Sha’Carri Richardson was not chosen to compete on an Olympic relay team and will completely miss out on the Tokyo Olympics. She had previously been disqualified from the women’s 100 meters after testing positive for marijuana following her qualifying run.
USA Track and Field (USATF) on Tuesday said that coaches chose not to add Richardson to the roster in an effort to “maintain fairness” for all the other athletes who adhered to the banned substances rules
Richardson had initially qualified for the Tokyo games on June 19 after coming in first in the 100 meters final at the Olympic trials. But after her positive drug test, she was required to forfeit her victory and give up all medals, points and prizes from the event — including her spot at the women’s 100 meters event in Tokyo — according to the U.S. Anti Doping Agency.
Richardson wasfor 30 days as a result of the drug test, but the suspension would have ended before the women’s 4×100 meters relay in Tokyo. Coaches are allowed to select runners for the relay team that didn’t qualify for the games at Olympic trials.
“First and foremost, we are incredibly sympathetic toward Sha’Carri Richardson’s extenuating circumstances and strongly applaud her accountability – and will offer her our continued support both on and off the track,” USATF said in a statement. “While USATF fully agrees that the merit of the World Anti-Doping Agency rules related to THC should be reevaluated, it would be detrimental to the integrity of the U.S. Olympic Team Trials for Track & Field if USATF amended its policies following competition, only weeks before the Olympic Games.”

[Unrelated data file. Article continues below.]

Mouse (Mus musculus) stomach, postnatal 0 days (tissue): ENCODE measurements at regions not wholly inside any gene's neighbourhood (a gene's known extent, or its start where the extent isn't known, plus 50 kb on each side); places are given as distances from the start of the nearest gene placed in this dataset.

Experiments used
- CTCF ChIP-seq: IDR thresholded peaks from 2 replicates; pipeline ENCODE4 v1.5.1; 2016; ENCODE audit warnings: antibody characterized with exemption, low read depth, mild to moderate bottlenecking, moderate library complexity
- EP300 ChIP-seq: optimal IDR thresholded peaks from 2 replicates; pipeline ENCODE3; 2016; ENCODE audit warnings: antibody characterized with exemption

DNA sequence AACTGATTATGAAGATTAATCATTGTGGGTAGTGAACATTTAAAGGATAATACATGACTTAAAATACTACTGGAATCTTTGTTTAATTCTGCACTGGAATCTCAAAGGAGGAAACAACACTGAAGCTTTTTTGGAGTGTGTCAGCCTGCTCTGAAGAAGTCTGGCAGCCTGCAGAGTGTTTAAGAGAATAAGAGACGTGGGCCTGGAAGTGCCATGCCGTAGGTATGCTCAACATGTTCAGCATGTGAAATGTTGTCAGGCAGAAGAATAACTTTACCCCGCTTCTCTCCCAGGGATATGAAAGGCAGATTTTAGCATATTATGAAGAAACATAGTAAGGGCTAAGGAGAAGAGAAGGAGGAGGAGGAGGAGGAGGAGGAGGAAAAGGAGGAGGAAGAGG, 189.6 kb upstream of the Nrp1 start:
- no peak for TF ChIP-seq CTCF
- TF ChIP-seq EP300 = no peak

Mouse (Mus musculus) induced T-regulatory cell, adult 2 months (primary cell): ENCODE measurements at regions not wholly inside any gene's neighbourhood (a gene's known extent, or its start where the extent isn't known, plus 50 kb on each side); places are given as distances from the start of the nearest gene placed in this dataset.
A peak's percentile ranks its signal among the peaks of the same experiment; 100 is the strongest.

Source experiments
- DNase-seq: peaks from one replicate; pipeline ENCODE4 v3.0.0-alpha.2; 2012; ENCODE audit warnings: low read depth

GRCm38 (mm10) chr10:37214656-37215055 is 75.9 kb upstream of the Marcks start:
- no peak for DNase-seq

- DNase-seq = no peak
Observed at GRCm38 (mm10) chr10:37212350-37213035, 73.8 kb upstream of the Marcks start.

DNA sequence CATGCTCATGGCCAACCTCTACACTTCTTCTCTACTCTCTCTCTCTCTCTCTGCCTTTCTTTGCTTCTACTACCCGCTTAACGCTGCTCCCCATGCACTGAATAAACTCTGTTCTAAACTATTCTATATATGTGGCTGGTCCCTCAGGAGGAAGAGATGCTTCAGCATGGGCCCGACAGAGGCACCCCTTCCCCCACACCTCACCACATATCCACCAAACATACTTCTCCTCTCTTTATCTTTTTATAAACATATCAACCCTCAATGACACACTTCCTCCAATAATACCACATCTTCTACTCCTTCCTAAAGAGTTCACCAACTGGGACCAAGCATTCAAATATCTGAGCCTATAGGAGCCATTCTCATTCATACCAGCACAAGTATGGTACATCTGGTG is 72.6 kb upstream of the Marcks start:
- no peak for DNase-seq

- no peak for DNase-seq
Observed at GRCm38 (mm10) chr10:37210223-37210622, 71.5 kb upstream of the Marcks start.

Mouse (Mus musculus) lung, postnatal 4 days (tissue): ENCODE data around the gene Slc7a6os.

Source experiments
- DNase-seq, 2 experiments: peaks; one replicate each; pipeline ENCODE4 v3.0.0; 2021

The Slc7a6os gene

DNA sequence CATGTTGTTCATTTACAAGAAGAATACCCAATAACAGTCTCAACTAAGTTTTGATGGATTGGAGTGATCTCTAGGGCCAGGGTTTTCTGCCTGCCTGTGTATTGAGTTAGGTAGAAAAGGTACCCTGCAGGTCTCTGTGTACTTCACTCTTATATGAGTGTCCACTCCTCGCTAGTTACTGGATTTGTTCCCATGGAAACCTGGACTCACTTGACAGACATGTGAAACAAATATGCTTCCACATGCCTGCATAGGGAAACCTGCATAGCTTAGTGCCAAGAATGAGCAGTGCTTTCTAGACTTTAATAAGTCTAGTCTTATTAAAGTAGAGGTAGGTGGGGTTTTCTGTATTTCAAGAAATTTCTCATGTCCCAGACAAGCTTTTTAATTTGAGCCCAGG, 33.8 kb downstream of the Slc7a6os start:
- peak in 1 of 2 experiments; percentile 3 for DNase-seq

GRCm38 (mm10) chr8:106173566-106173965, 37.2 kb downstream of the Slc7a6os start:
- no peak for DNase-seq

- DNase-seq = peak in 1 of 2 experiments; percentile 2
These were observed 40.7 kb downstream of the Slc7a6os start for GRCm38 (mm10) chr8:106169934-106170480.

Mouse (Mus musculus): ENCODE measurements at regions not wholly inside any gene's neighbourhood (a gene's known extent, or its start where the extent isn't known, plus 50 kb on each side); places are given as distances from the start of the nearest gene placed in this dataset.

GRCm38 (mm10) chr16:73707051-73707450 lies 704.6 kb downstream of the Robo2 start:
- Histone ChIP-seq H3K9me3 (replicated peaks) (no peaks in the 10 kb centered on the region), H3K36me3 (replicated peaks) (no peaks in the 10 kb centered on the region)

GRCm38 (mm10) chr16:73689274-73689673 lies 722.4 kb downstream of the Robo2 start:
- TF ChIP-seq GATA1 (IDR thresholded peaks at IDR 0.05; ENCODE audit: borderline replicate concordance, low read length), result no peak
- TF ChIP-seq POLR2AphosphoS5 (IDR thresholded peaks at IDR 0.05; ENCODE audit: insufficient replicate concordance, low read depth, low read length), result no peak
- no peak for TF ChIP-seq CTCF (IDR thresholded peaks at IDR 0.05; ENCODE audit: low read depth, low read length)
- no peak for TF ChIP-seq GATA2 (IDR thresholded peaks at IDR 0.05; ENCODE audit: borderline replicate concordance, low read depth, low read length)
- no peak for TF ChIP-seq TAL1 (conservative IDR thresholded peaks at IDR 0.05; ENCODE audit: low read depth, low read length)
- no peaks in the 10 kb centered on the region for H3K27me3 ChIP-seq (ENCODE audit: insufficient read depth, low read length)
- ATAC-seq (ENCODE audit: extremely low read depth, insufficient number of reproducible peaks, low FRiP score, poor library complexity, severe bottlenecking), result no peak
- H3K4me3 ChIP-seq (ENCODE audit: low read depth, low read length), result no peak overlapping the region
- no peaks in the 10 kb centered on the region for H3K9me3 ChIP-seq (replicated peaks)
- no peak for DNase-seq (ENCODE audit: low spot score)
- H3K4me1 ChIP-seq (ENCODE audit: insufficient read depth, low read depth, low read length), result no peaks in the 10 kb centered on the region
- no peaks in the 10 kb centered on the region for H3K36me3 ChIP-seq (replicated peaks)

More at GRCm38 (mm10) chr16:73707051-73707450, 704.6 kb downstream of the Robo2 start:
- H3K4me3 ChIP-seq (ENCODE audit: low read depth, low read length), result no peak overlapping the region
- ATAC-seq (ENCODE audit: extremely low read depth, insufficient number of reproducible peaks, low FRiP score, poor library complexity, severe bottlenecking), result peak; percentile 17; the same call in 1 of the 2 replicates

“All USATF athletes are equally aware of and must adhere to the current anti-doping code, and our credibility as the National Governing Body would be lost if rules were only enforced under certain circumstances. So while our heartfelt understanding lies with Sha’Carri, we must also maintain fairness for all of the athletes who attempted to realize their dreams by securing a place on the U.S. Olympic Track & Field Team.”
In an interview on NBC’s “Today,” Richardson said she used marijuana to cope with the death of her biological mother and partook in Oregon, where the substance is legal, but is not making excuses and is taking responsibility for her actions.
“I know what I did,” Richardson said. “I know what I’m supposed to do … and I still made that decision.”
Javianne Oliver, Teahna Daniels, Jenna Prandini and Gabby Thomas will race for Team U.S.A. in the 4×100 meters relay.